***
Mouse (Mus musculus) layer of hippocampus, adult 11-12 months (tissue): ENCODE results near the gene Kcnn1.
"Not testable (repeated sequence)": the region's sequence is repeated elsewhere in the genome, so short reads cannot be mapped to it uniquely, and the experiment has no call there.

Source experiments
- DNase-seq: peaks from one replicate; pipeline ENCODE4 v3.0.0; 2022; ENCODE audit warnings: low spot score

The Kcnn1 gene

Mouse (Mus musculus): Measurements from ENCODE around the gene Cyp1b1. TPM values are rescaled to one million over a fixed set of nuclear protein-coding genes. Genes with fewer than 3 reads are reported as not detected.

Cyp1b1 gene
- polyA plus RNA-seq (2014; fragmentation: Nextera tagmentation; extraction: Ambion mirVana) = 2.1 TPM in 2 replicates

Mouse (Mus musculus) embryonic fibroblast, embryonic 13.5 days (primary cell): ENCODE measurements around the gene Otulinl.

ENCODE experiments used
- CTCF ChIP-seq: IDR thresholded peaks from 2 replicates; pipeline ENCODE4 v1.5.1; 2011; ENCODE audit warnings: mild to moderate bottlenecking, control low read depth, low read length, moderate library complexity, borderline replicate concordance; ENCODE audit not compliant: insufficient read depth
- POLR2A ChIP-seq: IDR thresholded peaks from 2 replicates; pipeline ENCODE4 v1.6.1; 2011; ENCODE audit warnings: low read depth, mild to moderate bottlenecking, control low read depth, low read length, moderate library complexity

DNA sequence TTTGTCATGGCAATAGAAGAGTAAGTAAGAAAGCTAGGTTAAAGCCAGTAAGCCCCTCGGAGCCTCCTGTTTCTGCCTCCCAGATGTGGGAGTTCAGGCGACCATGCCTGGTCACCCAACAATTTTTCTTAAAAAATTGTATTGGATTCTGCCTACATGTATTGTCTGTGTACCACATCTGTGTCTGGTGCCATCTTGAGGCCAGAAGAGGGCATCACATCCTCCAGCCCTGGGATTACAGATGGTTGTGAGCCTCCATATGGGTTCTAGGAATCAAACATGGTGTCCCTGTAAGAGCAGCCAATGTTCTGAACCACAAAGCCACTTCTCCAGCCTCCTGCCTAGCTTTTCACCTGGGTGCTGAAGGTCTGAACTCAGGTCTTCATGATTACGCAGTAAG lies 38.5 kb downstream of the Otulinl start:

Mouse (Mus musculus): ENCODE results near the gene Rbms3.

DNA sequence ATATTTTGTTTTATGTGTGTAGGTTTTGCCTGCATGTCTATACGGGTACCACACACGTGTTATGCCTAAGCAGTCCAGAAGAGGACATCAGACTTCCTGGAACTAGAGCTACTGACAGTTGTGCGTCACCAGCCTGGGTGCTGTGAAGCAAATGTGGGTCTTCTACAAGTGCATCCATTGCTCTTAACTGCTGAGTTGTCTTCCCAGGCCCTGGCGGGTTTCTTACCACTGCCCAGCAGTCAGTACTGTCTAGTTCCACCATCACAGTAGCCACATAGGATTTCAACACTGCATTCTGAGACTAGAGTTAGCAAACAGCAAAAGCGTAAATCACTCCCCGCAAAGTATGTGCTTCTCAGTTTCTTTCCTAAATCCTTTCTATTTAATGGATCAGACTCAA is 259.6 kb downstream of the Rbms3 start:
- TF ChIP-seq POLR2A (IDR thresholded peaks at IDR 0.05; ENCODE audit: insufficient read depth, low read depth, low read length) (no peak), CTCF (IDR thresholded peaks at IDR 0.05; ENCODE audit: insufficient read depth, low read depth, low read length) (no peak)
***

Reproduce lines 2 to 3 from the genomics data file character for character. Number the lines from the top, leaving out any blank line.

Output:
"Not testable (repeated sequence)": the region's sequence is repeated elsewhere in the genome, so short reads cannot be mapped to it uniquely, and the experiment has no call there.

Source experiments